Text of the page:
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SURPRISE! FRIDAY LAUNCHES ON PANEL SYNDICATE

Panel Syndicate is a sneaky site because just when you think you've read everything on there from its big name creators, it drops a brand new comic completely out of the blue. Such is the case with Friday, a new series from writer Ed Brubaker, artist Marcos Martin and colorist Muntsa Vicente. The horror mystery series sounds right up my alley and I'm super excited to check it out, especially since there are not a lot of new comics available right now.

In the series, Friday Fitzhugh—girl detective—and Lancelot Jones—her best friend and also the smartest boy in the world—spent their childhoods solving crimes and digging up occult secrets. But that was years ago. And now Friday is in college and starting a new life on her own. She’s moved on. Until she returns home for the holidays and is immediately pulled back into Lance's orbit. This is literally the Christmas vacation from Hell and neither of them may survive to see the New Year.

“One of the first things I said to Marcos was that this book feels like Lovecraft's New England is colliding with Edward Gorey's,” said Brubaker. “And I like to describe Friday as post-YA, which is a genre that doesn't really exist. It’s an idea I've been circling for a long time, that lets me tap into my own nostalgia for my youth and the YA books I loved back in the 70s and 80s - stuff like The Great Brain, or John Belliars books, or Harriet the Spy, or Encyclopedia Brown. I want to take that concept of the teen detective and those supernatural mysteries aimed at kids, but then let the protagonists grow up, so they have all the same problems we all do... and they encounter a much more dangerous world.”

Friday #1 is available now in English and Spanish. It's only available through Panel Syndicate in digital format either in a double-page spread (ideal for computers) or single page (ideal for tablets). Readers can pay what they want for the comic and that includes nothing, although I encourage you to at least through a dollar or two in. Making comics isn't cheap.

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“Ed Brubaker has always been one of my favorite comic book writers,” said Martin. “There’s a unique quality to his writing, like a sober sadness that permeates all his work and always shines through, whether it's on his crime noir stories with artist extraordinaire Sean Phillips or on his superhero projects at Marvel or DC. We had the chance to collaborate briefly on a Captain America Annual almost 15 years ago and I remembered the experience fondly, so when the time came last year to start thinking about what creator owned project I wanted to tackle next, I was hoping he’d had a similar positive memory of our past work together. But most importantly, I had his email address.”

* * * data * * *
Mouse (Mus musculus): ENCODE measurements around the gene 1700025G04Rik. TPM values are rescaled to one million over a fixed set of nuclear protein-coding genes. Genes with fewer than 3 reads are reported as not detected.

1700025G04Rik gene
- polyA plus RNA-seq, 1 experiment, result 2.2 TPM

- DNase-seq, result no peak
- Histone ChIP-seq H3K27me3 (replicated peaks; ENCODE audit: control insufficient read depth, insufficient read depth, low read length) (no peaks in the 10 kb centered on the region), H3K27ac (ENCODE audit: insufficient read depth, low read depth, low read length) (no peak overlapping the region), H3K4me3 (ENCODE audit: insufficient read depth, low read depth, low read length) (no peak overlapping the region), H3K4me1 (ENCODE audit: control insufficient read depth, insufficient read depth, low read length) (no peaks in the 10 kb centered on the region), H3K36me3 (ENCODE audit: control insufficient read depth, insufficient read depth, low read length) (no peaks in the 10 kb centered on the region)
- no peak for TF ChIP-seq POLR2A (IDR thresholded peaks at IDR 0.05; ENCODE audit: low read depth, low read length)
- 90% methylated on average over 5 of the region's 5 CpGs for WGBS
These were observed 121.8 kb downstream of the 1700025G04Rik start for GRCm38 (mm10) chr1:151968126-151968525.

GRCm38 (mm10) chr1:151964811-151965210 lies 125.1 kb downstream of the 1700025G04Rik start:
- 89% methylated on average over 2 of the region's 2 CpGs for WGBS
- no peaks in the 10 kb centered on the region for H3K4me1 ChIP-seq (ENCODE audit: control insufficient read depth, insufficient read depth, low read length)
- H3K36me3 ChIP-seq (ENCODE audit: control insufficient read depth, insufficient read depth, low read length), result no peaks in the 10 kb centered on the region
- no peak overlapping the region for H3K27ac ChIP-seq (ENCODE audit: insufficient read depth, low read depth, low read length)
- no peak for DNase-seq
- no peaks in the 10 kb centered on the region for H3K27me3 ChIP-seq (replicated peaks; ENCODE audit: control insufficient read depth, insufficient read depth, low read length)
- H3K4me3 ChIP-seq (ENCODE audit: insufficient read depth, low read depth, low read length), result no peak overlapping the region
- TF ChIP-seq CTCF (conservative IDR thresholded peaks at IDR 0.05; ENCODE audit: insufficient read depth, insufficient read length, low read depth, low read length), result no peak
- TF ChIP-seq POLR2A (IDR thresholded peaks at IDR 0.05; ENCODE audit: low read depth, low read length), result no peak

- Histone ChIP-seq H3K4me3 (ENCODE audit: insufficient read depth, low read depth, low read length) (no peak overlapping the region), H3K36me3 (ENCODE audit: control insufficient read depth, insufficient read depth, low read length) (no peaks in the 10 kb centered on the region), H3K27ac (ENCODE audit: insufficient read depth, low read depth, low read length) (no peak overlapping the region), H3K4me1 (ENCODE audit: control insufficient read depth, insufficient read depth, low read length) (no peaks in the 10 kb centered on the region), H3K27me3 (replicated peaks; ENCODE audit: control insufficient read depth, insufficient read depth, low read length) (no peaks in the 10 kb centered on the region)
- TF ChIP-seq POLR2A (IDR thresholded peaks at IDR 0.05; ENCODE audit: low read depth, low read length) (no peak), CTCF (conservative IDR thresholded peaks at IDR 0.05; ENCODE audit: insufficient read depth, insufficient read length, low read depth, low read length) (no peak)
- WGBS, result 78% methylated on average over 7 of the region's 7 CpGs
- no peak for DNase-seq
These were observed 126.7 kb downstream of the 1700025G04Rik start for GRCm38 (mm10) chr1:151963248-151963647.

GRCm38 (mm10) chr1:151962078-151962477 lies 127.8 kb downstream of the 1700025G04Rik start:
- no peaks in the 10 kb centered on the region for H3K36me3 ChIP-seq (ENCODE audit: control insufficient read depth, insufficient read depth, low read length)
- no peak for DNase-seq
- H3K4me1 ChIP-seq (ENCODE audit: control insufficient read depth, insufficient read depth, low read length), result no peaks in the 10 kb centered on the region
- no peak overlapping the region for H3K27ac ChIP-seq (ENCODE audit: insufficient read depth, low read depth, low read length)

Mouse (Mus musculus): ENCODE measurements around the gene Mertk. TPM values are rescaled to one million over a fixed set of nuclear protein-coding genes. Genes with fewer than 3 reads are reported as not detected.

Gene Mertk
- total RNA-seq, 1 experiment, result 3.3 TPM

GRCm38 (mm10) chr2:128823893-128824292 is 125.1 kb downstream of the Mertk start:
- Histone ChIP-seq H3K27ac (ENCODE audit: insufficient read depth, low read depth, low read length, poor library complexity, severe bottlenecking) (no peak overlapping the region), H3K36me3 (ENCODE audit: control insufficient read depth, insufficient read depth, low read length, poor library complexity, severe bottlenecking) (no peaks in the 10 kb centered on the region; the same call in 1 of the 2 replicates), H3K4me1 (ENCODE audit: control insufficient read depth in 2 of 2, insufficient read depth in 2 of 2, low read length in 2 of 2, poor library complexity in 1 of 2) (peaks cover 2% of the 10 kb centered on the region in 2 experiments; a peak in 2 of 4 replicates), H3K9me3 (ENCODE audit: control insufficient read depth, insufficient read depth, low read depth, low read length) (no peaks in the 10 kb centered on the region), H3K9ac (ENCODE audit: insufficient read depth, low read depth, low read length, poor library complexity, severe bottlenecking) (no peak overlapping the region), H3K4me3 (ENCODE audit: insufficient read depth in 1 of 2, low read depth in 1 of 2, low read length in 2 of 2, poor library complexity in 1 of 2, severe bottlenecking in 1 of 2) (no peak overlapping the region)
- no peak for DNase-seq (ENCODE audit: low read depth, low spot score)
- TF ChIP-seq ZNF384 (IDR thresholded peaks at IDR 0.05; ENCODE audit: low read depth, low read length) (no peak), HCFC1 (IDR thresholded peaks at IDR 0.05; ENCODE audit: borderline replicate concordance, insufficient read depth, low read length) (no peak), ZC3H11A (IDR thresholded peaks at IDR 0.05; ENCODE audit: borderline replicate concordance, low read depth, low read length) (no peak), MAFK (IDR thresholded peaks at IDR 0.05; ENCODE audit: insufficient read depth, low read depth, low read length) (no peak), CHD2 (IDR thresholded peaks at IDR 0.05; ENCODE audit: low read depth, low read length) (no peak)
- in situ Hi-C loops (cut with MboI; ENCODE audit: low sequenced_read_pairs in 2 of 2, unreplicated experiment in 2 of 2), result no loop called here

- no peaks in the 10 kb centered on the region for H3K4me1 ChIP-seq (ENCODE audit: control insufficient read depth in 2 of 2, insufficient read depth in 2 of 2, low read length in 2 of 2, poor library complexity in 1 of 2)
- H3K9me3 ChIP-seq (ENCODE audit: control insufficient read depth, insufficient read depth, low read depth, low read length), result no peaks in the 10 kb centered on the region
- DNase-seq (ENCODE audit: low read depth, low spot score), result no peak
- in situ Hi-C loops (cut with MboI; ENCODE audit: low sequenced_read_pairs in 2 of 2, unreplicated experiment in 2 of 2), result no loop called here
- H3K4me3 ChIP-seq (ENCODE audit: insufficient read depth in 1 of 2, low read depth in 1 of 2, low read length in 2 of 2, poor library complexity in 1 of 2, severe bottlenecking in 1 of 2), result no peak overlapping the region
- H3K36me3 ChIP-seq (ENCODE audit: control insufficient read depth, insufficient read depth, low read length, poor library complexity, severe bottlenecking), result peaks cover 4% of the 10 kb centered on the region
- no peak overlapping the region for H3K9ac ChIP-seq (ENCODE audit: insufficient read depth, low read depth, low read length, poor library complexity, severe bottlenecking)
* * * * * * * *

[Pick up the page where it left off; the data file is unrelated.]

“When Marcos wrote to me last summer asking if I wanted to work with him on his next big thing for Panel Syndicate, I think I wrote back within a minute to say yes,” said Brubaker. “I've been a longtime fan and watching his style evolve over the years has been amazing, and I was also really interested in what he and Brian K Vaughan created when they released The Private Eye on Panel Syndicate. For a while now a lot of cartoonists I follow—like Emily Carroll and Tillie Walden—have been publishing their work digitally as they complete it, and then putting out these gorgeous collections in print, and I've been curious to try something like that... to serialize a graphic novel in chapters, then put out the book in print (and knowing me, with all sorts of extras) when it's done.”

“I had been wanting to experiment a bit with my drawing style and get away from my comfort zone for a while now, contemplating the possibility of cross-hatching, a technique I’ve never really looked into,” said Martin. “So when Ed pitched me the idea for Friday with its mixture of Edward Gorey and Lovecraft set in a New England-ish town in the late 60s/early 70s, I was surprised to find the concept fit perfectly with what I was hoping to develop.”

“Panel Syndicate was born as an example of a distribution model I felt was fair to both readers and creators, and eventually, comic publishers and retailers who can make more informed decisions with the books they were publishing and stocking on their shelves,” said Martin. “Our payment model also establishes a direct relationship between readers and creators. As creators, we're responsible for creating quality comics to the best of our abilities, and the reader then gets to decide the value they think those comics have, according to their own perception and personal circumstances.”

“When we started work on the series last summer, we had no idea our surprise drop would come during a global pandemic, with a comic market that's completely shut down," said Brubaker. "But I know that my level of reading comics and books, and marathoning everything on Netflix, has gone through the roof the last month, so hopefully Friday will be a nice surprise for comic readers today, and maybe a small escape from the real world right now.”

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About The Author
James Ferguson
Lord of the Funny Books
James has a 2nd grade reading level and, as a result, only reads books with pictures. Horror is his 5th favorite genre right after romantic comedy and just before silent films. No one knows why he's here, but he won't leave.
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